Guide To The 2019 Rugby World Cup
Rugby takes centre stage this September as the 2019 World Cup crowns a cracking year of sport. After a summer filled with the greatest global prizes in sports as diverse as cricket, netball and women’s football, it’s the turn of the union code as Japan stages its first-ever men’s Rugby World Cup.
12 different venues, stretching some 1,000 miles across Japan, from the city of Sapporo in the mountainous north to the subtropical volcanic island of Kyushu in the south, play host to the 20-nation, 48-match pinnacle of the oval game.
New Zealand enters the tournament as hot favourites to defend the title they have won at the last two editions of the World Cup. The All Blacks have sat at the top of the international rankings for much of the year, but it’s Ireland who kick-off as the world number 1 having clinched top spot with victory over Wales in the final warm-up game ahead of the competition.
This year is the first time the greatest prize in the sport has been hosted outside of the traditional rugby strongholds. The international game is looking for a boost in global interest as the ninth edition of the championship aims to mix up the glorious traditions of the sport with a dash of Japanese culture and a taste of the Far East.
If you fancy a bet on rugby over the World Cup, make sure to head over to Bet UK’s online betting markets for the latest odds for all matches throughout the tournament. We’ll be keeping you updated with the latest Rugby World Cup betting tips for the biggest matches from Japan on our sports blog.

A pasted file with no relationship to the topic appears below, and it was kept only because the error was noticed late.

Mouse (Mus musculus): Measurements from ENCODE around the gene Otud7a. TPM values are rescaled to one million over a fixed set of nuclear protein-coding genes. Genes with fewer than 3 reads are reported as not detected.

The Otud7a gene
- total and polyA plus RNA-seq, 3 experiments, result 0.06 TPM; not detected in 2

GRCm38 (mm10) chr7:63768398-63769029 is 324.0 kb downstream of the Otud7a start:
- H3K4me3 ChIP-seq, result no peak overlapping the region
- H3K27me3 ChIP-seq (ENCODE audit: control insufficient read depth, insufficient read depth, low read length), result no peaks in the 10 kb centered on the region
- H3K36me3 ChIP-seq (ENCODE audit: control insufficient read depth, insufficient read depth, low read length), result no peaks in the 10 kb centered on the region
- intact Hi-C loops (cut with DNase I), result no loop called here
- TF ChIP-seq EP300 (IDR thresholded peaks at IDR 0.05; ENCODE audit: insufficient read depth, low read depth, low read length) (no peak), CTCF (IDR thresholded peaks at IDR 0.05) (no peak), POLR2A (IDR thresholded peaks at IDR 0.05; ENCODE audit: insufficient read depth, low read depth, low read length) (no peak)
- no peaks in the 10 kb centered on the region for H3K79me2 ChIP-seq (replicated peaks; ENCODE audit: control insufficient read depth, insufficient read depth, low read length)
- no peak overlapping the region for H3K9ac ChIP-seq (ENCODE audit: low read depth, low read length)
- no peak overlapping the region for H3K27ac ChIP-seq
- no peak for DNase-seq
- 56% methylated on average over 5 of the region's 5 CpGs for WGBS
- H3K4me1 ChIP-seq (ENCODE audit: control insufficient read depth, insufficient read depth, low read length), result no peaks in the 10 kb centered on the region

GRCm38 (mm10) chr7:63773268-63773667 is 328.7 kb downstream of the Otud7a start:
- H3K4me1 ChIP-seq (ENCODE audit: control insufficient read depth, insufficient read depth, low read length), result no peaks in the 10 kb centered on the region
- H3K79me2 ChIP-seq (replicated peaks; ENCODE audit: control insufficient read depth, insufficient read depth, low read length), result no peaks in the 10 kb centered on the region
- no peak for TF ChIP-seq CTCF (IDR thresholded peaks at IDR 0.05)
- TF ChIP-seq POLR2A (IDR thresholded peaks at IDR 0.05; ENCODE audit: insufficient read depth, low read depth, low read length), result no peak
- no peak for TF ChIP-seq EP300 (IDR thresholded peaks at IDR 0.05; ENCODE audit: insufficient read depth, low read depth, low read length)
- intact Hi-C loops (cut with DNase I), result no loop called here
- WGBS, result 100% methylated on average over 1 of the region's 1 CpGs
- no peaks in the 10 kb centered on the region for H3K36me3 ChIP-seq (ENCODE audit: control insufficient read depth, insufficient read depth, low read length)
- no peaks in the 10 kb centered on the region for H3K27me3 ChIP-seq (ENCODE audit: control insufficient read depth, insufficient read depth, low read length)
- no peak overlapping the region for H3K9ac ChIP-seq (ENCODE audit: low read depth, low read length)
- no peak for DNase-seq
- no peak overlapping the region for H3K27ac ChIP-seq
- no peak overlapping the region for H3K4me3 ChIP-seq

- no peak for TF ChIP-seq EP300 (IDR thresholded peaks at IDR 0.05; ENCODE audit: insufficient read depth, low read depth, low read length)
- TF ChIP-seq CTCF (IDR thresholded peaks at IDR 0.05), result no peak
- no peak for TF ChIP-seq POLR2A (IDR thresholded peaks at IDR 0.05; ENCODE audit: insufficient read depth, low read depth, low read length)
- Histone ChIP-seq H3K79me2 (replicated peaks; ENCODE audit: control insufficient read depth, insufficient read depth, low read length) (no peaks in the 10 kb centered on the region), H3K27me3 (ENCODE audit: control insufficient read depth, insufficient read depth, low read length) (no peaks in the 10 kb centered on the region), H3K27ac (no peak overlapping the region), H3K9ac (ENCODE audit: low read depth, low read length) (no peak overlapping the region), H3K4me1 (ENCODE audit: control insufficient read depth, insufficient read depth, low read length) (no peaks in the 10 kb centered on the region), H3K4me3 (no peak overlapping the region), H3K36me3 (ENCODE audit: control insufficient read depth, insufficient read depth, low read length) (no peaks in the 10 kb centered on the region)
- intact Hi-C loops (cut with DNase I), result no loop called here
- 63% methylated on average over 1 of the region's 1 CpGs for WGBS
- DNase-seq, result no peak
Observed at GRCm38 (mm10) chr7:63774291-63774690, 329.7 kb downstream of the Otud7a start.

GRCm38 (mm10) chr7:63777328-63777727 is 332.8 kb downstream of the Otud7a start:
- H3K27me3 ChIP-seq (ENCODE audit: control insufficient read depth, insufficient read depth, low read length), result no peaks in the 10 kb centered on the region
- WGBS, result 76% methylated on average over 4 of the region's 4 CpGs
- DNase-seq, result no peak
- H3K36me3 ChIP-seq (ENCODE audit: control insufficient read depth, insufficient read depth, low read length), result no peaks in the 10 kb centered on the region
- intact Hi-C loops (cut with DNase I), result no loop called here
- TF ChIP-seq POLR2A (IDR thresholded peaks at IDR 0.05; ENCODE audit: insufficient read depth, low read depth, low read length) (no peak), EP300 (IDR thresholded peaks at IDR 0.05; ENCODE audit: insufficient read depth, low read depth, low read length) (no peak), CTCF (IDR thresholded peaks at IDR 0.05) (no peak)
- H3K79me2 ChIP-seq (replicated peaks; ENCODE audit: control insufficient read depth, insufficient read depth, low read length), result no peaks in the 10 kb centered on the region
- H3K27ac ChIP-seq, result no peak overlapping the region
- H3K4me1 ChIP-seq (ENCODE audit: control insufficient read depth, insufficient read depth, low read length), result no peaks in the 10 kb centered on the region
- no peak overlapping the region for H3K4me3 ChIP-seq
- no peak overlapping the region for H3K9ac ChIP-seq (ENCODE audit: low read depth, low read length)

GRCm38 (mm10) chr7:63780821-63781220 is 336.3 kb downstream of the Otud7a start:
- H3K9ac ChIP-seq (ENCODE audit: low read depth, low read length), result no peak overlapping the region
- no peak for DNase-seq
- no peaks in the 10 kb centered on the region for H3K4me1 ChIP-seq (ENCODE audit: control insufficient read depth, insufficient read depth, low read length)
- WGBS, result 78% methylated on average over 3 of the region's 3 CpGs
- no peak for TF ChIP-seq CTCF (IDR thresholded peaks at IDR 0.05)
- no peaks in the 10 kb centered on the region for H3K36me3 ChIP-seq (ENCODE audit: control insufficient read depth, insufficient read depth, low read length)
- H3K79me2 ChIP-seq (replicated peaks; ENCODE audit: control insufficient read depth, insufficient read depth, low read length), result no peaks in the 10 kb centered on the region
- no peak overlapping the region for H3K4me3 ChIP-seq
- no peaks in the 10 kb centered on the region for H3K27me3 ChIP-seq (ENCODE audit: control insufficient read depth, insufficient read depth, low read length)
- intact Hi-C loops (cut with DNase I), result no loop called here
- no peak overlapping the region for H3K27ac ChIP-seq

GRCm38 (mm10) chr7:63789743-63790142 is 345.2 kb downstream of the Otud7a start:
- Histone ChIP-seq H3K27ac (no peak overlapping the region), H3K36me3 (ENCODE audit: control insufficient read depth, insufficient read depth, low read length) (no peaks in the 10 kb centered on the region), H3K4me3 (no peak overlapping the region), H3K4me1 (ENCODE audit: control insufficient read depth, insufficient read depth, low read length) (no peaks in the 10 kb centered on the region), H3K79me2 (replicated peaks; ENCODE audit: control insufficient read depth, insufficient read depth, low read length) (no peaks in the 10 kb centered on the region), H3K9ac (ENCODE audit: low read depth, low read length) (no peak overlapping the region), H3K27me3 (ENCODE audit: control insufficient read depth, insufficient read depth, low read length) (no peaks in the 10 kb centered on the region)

If you are a fan of rugby and are looking forward to Premiership Rugby returning this month, then make sure to head over to Bet UK's Premiership Rugby betting tips, for pre season previews and weekly tips for the biggest matches.
Format of the 2019 World Cup
The World Cup begins with an initial four pools of five countries from which two will qualify. Eight nations will enter the knock-out stages with a quarter-final and semi-final round before the victor is crowned on Saturday 2nd November.
The 2019 World Cup - A First For Japan And For Rugby
So, the stage is set and the venues are ready - well, all but the new 60,000-seater national stadium in Tokyo which was ruled out as being ready for the World Cup as far back as four years ago.
The rest of the best venues that Japan has to offer will play host to the rugby world’s finest during the six-week tournament. The climax will be held inside the International Stadium, Yokohama - the biggest stadium in the country, holding as it does over 70,000 spectators.
The showpiece venue will also stage the pick of England’s group games when Eddie Jones’ men take on France in their final Pool C game on 12th October. The Pool A match between the host nation and Scotland on the fourth Sunday of the tournament will also be held inside the Nissan-sponsored stadium.
The Venues For The 2019 Rugby World Cup
Sports fans will recognise plenty of the other stadia in use during the Rugby World Cup - most notably from the 2002 footballing equivalent - with venues combining cutting-edge technology and Japanese sporting culture.
The Shizuoka Stadium in the coastal city of Fukuroi will host three group matches and two quarter-finals. The venue was the scene for Ronaldinho’s “wonder goal or fluke” 35-yard freekick which spun past a floundering David Seaman as Brazil eliminated Sven-Göran Eriksson’s England in the quarter-finals of the 2002 FIFA World Cup.
300 miles to the east of Fukurio lies the Kobe City Misaki Stadium, home to the Kobelco Steelers, current champions of Japan’s rugby union Top League. This will be the venue for England’s second pool stage match against the USA on the 26th of September.
Retracing our steps with a three-hour journey back west brings us to the 45,000-capacity City of Toyota Stadium. This one stages four group matches and is home to troubled Top League union side Toyota Verblitz. The team owned by the car manufacturer of the same name were forced to withdraw from Japan’s domestic cup competition earlier in the year after two players were arrested for possession of cocaine.